How to Become a Softball Pitcher

At the same time, it shouldn’t be confused with the techniques and strategies utilized on the baseball side. It requires a different approach and of course, plenty of practice. In this article, I’ll walk you through some of the basics of fastpitch softball pitching. Whether you’re a coach, parent, or player, these points will help start you on the path to success.


First and foremost, mechanics are critical. This can’t be stressed enough. Without the proper mechanics, you’re not only going to struggle to find success on the field, but there is an increased susceptibility to injuries later on down the road. While mechanics is a broad term and could easily fill an article by itself, I wanted to stress the primary points here.

Stretching - Something as basic as stretching is ignored countlessly by young athletes. The truth is without an appropriate stretching routine, don’t be surprised when you see shoulder injuries pop up later on.

Proper Stance - Stand straight and tall with your shoulders back. The foot on your throwing arm side will be placed in front of the pitching rubber with the glove-side foot behind the rubber. As a side note, keep in mind that a lot of leagues and associations specify how much of the foot can be touching the rubber.

Backswing - A common misconception is that the speed or height of your backswing is truly what’s generating the heat on the pitch. Yes, it might help a little, but the key is to work at a speed where you still feel comfortable and in control. Don’t rush it too much!

Arm Moving Forward - Here’s where you’re going to generate the majority of your speed. As you move towards your push-off foot, make sure you’re utilizing your body weight to transfer over more power.

Obviously, there’s more things involved in terms of the entire pitching process, but I wanted to be sure to highlight these items as they tend to be overlooked.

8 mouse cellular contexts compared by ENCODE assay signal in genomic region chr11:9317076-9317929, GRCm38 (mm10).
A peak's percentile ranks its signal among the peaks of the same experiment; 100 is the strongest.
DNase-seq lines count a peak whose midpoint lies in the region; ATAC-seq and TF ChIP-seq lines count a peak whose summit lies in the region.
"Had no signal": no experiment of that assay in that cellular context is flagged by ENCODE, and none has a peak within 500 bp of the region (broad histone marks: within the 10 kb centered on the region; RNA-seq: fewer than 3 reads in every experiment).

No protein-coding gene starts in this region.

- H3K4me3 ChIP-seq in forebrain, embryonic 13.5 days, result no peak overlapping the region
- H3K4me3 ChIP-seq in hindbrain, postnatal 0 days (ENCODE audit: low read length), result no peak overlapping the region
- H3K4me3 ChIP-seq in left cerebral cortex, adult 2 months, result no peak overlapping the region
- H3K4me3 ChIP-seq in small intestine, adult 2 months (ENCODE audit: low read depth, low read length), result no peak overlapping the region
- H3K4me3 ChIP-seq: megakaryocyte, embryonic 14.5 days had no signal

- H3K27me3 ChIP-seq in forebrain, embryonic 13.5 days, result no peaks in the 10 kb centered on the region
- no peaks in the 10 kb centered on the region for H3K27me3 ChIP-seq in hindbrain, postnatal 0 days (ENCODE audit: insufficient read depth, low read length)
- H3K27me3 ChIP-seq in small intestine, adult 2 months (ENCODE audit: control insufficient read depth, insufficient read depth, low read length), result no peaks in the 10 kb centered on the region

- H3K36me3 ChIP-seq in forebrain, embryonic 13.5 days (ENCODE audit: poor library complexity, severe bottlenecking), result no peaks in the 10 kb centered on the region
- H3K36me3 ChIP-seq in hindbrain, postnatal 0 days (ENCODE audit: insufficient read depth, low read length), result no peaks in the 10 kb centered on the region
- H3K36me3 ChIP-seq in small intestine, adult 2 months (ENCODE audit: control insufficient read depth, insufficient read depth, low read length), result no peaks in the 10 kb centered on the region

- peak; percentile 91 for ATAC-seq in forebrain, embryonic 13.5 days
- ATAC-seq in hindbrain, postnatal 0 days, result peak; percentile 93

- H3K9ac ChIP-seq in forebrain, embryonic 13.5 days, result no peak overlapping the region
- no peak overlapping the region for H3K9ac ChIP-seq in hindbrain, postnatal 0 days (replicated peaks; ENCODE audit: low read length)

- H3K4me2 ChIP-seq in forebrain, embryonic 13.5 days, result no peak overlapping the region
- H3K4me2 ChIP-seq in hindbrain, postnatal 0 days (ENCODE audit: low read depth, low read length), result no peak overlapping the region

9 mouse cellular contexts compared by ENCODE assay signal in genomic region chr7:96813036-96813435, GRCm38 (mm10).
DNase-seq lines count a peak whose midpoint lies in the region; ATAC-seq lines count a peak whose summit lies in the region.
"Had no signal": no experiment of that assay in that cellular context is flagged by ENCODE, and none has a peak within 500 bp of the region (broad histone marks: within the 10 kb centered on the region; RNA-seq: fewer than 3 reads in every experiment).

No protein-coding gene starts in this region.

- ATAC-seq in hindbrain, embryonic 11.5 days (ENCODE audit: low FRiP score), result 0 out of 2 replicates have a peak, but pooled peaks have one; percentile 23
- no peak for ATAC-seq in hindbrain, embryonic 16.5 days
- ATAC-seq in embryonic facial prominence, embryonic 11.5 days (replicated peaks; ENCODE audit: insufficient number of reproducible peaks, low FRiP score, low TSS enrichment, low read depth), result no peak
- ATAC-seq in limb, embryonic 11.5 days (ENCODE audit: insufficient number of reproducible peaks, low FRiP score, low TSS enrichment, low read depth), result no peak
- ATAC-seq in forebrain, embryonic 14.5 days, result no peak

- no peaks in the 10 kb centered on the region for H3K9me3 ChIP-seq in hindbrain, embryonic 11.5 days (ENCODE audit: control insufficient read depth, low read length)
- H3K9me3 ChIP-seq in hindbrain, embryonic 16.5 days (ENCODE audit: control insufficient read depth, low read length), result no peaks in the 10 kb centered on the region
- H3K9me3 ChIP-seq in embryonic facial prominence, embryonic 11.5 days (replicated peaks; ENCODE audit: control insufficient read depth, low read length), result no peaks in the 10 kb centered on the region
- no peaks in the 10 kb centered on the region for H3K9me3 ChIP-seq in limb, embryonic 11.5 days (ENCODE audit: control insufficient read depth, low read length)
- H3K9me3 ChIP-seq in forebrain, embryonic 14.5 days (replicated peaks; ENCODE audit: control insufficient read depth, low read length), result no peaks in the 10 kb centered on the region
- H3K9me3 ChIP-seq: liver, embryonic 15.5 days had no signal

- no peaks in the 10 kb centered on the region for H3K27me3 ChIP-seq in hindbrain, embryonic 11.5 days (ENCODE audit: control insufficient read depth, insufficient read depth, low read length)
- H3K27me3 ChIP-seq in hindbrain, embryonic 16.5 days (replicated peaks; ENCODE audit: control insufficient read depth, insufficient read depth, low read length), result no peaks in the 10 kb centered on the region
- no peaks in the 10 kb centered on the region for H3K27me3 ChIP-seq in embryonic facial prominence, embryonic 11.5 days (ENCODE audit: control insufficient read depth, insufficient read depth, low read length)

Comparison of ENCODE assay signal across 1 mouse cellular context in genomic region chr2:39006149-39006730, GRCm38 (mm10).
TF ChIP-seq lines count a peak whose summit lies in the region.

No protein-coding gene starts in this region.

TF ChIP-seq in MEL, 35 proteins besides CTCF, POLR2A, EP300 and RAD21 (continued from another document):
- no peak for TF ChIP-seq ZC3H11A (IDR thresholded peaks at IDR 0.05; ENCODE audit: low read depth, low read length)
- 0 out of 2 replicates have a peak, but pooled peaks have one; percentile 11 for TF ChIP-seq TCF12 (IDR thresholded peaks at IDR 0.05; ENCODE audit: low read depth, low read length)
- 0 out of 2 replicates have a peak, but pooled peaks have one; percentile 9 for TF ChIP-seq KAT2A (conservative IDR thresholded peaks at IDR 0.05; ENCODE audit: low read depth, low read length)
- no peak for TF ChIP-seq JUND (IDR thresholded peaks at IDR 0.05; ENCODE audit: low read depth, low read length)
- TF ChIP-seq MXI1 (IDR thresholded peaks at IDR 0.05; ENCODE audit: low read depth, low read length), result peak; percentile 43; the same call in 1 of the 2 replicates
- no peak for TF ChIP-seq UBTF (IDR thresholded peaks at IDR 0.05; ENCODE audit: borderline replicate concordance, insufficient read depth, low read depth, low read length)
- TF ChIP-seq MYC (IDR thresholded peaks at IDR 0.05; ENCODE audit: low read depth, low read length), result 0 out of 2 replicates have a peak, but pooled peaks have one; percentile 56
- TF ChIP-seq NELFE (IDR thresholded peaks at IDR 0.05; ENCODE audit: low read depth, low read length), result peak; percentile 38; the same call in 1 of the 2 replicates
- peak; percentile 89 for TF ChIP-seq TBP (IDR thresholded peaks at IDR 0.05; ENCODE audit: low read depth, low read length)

Proper Release

When you’re arm is moving towards the release point, try your best to keep the wrist back. This will allow you to whip it forward upon release. As you release the ball, keep your arm outstretched. Not completely straight, but no more than a little bend. Lastly, continue to stand tall throughout the process. Any bending of the knees will likely result in a loss of speed on the pitch.


As is the case in nearly every other sport, confidence is critical to success. If you’re not confident in basketball, you’re not going to trust your shot. If you struggle with confidence in golf, you’re going to miss easy puts. Starting to get the point? Well, this is no different when it comes to fast-pitch softball, particularly for pitchers. Here’s a few tips to think about, whether you’re coaching up a young pitcher or are one yourself:

Don’t let one bad inning spoil your day. You’re going to have some bad games. No matter how good you are, it just happens. Even one of the greatest softball players of all time, Jennie Finch, had some not-so-great performances on the mound.

Learn from your mistakes. A tip that can be used in all walks of life is yet again a viable strategy for softball. If a pitch isn’t working early on in a game, try using some other options you have in your repertoire. It’ll even possibly keep your opponents a little off-balance later on in the game.

Practice Makes Perfect

It can’t be stressed enough the importance practice plays in pitching. If you want to be a successful softball pitcher, you need to have the entire process down to the point where you can consistently repeat it time and time again. The only way to do this is through continuously practicing. If you’re just starting out, work on throwing 10-15 pitches to the point where they’re all strikes. Then, gradually build up that pitch count. A second technique is to work on spins. Toss the ball in the air to yourself and focus on generating some spin on it. What may seem like a trivial exercise can be definitely beneficially is building the right techniques. In the end, the only way you’ll develop your game is through careful instruction and constant practice!